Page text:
A selection of works done across sixty years by the New York painter Alex Katz has left Tate St Ives for the opposite end of southern England. The upper galleries of Margateís recently opened Turner Contemporary (where the show continues until 13 January 2013) make a handsome destination. You pass from big windows that give onto the stark North Sea with its distant forests of wind farms, to enter two big skylit galleries, no less stirringly stark. In one, a six-metre-wide polyptych of girls in chic swimsuits, hot-hued against turquoise waters, looms over further imagery in a long vacation, blissed-out beach party, drop-dead-glamorous mode. The other gallery is dominated by an ocean panorama, looking across a huge, dark, cold Atlantic to a wooded Maine coast. You can feel Katzís six-inch brush at work, slathering on that swell of indigo, just as you are brought up against stout, compact blocks of flesh tone and magenta swimwear in the polyptych. These tactilities donít come through in reproductions of Katz. So you get to encounter some well laid paint, and these hefty, imposing marines shine back a new dignity on the seaside without, as you step back into melancholic Margate. Maybe they encourage you to complete your visit with some supplementary spending; the gallery, visitor and painter are all contributing to the ĎSouth Coast regenerationí effect. Yet my experience on some level nags at me. An improper question keeps surfacing. Is this as good as it gets? Is it enough for paintings to be functioning participants in this closed circle of satisfaction?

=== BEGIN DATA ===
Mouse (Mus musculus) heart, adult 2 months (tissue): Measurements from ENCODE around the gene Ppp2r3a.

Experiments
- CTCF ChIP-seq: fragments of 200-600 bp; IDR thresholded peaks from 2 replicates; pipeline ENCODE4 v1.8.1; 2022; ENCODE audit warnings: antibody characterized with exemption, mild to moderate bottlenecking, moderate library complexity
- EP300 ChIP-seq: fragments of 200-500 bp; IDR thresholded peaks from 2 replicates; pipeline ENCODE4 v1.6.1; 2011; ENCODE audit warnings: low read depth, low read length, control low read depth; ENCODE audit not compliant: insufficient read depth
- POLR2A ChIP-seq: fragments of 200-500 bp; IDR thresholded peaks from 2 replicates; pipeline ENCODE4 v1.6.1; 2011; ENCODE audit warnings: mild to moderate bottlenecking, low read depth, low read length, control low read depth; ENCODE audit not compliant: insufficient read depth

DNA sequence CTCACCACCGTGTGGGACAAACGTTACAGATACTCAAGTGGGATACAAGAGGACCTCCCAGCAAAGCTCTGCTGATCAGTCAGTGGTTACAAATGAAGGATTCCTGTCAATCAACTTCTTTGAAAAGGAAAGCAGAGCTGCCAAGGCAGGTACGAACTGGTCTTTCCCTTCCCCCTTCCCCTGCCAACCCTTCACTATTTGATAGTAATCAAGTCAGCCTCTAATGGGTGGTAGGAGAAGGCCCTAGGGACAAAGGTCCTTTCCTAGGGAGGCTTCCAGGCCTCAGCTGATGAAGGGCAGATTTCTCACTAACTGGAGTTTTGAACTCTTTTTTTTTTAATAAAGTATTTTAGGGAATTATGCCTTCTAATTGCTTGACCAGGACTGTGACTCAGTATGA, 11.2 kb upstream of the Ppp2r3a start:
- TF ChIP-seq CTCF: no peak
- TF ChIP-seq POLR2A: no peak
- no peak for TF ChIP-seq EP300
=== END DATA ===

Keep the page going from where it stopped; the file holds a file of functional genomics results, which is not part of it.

LRB 8 November 2012 | PDF Download